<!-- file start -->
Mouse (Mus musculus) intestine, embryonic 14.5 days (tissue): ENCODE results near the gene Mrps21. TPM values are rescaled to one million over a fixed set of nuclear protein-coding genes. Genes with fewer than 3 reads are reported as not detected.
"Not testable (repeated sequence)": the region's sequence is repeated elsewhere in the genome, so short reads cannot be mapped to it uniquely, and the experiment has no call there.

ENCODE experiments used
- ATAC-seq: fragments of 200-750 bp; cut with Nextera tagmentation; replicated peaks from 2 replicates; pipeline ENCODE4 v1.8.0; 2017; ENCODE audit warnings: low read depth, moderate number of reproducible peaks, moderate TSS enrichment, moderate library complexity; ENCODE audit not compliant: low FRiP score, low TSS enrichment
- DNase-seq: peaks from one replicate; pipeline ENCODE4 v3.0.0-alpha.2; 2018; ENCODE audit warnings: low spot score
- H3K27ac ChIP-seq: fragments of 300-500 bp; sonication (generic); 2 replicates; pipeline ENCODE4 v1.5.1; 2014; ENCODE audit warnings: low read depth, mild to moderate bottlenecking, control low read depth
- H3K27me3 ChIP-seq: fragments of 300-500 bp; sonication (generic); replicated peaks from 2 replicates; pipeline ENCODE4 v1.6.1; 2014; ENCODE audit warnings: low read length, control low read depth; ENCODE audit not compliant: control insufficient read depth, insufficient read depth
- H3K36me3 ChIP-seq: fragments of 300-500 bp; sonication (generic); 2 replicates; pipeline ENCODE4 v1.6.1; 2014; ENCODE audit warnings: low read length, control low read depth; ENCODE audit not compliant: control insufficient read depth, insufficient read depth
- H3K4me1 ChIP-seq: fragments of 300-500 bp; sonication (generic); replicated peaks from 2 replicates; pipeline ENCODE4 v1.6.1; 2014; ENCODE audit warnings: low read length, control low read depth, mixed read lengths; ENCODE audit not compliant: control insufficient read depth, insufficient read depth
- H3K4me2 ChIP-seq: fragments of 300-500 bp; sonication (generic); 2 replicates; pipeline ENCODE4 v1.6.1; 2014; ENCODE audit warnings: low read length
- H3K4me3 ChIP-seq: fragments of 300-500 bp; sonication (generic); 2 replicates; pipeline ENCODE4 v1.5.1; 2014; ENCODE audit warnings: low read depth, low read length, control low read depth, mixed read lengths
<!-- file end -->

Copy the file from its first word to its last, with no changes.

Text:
Mouse (Mus musculus) intestine, embryonic 14.5 days (tissue): ENCODE results near the gene Mrps21. TPM values are rescaled to one million over a fixed set of nuclear protein-coding genes. Genes with fewer than 3 reads are reported as not detected.
"Not testable (repeated sequence)": the region's sequence is repeated elsewhere in the genome, so short reads cannot be mapped to it uniquely, and the experiment has no call there.

ENCODE experiments used
- ATAC-seq: fragments of 200-750 bp; cut with Nextera tagmentation; replicated peaks from 2 replicates; pipeline ENCODE4 v1.8.0; 2017; ENCODE audit warnings: low read depth, moderate number of reproducible peaks, moderate TSS enrichment, moderate library complexity; ENCODE audit not compliant: low FRiP score, low TSS enrichment
- DNase-seq: peaks from one replicate; pipeline ENCODE4 v3.0.0-alpha.2; 2018; ENCODE audit warnings: low spot score
- H3K27ac ChIP-seq: fragments of 300-500 bp; sonication (generic); 2 replicates; pipeline ENCODE4 v1.5.1; 2014; ENCODE audit warnings: low read depth, mild to moderate bottlenecking, control low read depth
- H3K27me3 ChIP-seq: fragments of 300-500 bp; sonication (generic); replicated peaks from 2 replicates; pipeline ENCODE4 v1.6.1; 2014; ENCODE audit warnings: low read length, control low read depth; ENCODE audit not compliant: control insufficient read depth, insufficient read depth
- H3K36me3 ChIP-seq: fragments of 300-500 bp; sonication (generic); 2 replicates; pipeline ENCODE4 v1.6.1; 2014; ENCODE audit warnings: low read length, control low read depth; ENCODE audit not compliant: control insufficient read depth, insufficient read depth
- H3K4me1 ChIP-seq: fragments of 300-500 bp; sonication (generic); replicated peaks from 2 replicates; pipeline ENCODE4 v1.6.1; 2014; ENCODE audit warnings: low read length, control low read depth, mixed read lengths; ENCODE audit not compliant: control insufficient read depth, insufficient read depth
- H3K4me2 ChIP-seq: fragments of 300-500 bp; sonication (generic); 2 replicates; pipeline ENCODE4 v1.6.1; 2014; ENCODE audit warnings: low read length
- H3K4me3 ChIP-seq: fragments of 300-500 bp; sonication (generic); 2 replicates; pipeline ENCODE4 v1.5.1; 2014; ENCODE audit warnings: low read depth, low read length, control low read depth, mixed read lengths